Last week I took a golf lesson from my favorite instructor. He’s my favorite pro because when I take a swing he sees at least a half dozen flaws. But then he gives me just one suggestion, and that one suggestion solves many of my flaws.
This is a great model for coaching, one that I advise for any sales manager.
What typically happens, however, is that a sales manager will give a sales rep a laundry list of things they need to improve. Most of us only have the capacity to improve one or two things at any given time. Learning—and especially skill development—occurs little by little over time, not all at once. Overwhelming a sales rep with a long list of things they have to improve, is more likely to undermine their self-confidence than result in meaningful change.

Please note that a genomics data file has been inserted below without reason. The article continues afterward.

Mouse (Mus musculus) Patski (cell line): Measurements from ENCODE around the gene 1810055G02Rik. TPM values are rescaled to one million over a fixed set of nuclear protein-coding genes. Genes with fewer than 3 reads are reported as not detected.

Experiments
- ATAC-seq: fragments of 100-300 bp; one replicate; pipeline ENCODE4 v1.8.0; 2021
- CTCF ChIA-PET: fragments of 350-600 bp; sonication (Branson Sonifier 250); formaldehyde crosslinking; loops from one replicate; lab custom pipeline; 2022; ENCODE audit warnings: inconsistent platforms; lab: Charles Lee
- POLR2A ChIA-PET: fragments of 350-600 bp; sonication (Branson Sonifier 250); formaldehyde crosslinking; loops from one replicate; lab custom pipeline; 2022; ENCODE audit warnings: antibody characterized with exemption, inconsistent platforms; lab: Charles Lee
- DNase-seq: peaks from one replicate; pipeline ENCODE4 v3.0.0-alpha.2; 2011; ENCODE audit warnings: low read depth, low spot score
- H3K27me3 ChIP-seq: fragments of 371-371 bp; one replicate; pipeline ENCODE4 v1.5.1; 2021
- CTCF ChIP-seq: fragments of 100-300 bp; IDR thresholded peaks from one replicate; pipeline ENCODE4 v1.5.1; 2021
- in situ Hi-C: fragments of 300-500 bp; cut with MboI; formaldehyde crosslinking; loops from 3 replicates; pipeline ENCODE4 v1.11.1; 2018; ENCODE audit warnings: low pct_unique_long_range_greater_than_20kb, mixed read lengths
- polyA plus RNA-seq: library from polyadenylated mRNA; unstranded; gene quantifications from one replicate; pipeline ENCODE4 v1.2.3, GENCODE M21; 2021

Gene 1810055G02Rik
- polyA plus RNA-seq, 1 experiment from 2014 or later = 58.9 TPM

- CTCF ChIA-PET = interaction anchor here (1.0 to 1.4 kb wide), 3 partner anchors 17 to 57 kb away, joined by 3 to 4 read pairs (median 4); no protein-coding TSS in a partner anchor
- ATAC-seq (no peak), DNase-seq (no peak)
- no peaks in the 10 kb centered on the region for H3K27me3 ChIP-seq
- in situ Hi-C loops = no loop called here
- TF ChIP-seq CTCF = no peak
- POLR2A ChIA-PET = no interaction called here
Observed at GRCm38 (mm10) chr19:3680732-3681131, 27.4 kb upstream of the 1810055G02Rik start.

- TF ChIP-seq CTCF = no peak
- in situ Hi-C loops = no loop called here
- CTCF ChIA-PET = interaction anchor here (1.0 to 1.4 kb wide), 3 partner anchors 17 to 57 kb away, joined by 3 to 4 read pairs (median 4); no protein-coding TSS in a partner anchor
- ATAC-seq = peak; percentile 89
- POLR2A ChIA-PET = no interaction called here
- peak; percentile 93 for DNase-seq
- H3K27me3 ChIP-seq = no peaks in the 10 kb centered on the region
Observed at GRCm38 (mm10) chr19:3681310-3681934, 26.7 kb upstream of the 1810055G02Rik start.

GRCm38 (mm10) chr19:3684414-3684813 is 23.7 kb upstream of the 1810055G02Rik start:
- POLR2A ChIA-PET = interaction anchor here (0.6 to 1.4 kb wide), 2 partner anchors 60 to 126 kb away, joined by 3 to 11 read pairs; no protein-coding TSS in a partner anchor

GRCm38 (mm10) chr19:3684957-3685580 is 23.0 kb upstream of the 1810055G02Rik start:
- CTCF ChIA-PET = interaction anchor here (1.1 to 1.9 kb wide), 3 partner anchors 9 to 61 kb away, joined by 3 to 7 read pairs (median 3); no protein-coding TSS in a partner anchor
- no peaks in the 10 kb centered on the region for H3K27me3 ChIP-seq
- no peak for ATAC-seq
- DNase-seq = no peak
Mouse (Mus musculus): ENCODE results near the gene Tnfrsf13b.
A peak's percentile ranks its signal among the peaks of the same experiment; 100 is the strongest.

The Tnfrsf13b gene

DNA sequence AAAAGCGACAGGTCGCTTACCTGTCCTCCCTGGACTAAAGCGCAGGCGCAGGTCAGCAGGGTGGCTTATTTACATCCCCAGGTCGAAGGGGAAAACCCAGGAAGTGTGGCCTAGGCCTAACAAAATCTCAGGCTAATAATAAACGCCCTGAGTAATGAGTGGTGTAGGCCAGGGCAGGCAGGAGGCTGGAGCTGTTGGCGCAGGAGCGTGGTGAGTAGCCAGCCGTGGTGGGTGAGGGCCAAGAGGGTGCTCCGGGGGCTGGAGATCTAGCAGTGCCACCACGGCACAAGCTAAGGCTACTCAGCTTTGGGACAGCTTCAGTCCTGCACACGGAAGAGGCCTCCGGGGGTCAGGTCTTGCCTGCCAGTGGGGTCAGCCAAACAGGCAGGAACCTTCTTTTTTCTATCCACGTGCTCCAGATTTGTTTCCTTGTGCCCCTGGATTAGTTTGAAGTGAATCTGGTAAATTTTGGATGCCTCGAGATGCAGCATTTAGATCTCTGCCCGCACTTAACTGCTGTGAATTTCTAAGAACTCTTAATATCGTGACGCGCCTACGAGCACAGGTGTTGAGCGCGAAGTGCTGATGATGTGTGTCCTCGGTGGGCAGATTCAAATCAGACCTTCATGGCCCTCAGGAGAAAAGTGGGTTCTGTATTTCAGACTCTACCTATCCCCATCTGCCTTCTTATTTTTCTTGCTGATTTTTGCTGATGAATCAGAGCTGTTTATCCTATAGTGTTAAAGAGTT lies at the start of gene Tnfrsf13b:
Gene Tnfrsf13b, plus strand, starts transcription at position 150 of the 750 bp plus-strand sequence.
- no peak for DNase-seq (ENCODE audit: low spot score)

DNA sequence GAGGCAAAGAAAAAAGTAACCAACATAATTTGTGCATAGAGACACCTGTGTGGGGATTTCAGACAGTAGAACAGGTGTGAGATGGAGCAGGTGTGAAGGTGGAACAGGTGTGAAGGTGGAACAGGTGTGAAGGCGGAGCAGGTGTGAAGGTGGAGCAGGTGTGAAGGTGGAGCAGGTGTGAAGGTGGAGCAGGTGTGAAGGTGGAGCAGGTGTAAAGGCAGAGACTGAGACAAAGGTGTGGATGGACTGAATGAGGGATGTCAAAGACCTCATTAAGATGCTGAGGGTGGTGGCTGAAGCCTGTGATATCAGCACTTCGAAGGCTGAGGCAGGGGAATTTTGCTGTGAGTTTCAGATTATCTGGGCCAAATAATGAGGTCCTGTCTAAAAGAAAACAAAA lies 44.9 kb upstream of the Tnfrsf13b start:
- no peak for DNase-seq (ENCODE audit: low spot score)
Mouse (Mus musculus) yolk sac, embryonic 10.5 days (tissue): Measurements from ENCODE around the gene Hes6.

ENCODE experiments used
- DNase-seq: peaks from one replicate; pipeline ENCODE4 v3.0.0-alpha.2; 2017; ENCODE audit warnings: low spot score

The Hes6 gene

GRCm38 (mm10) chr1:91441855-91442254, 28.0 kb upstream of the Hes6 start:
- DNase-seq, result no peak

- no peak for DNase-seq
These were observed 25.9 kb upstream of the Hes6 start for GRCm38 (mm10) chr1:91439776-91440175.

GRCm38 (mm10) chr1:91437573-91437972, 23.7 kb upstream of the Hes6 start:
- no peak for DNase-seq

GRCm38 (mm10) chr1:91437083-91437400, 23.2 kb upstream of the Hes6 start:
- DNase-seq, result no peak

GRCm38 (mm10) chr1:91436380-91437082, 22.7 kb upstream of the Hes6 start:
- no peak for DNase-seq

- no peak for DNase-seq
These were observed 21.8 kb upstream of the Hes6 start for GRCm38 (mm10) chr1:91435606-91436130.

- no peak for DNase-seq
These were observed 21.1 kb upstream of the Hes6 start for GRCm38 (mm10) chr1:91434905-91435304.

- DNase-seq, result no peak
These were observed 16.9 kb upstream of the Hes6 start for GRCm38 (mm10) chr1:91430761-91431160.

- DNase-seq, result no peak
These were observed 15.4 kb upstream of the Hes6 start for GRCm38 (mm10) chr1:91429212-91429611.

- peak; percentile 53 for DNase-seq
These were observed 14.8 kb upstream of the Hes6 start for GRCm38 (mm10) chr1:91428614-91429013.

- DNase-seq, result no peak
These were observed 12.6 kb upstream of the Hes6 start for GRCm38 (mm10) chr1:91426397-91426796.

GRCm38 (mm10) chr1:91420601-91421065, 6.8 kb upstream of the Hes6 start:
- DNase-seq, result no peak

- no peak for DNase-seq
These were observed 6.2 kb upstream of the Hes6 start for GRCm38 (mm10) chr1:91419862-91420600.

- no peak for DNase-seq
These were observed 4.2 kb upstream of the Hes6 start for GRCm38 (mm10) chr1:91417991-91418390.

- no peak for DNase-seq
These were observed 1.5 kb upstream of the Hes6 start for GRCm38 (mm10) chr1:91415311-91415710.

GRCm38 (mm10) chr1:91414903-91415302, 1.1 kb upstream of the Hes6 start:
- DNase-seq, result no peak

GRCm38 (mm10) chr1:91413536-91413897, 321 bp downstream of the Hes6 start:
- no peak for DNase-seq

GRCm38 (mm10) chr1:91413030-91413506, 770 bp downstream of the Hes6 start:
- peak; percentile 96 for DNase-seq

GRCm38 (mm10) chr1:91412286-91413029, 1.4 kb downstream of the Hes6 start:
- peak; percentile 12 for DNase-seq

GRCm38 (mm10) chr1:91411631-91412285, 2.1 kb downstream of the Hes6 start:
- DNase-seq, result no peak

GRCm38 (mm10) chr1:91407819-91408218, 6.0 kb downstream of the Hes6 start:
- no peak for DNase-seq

A much more effective approach is what my golf pro does: pick out the “vital few” most important things for his students to work on.
Years ago, I learned a great technique for diagnosing...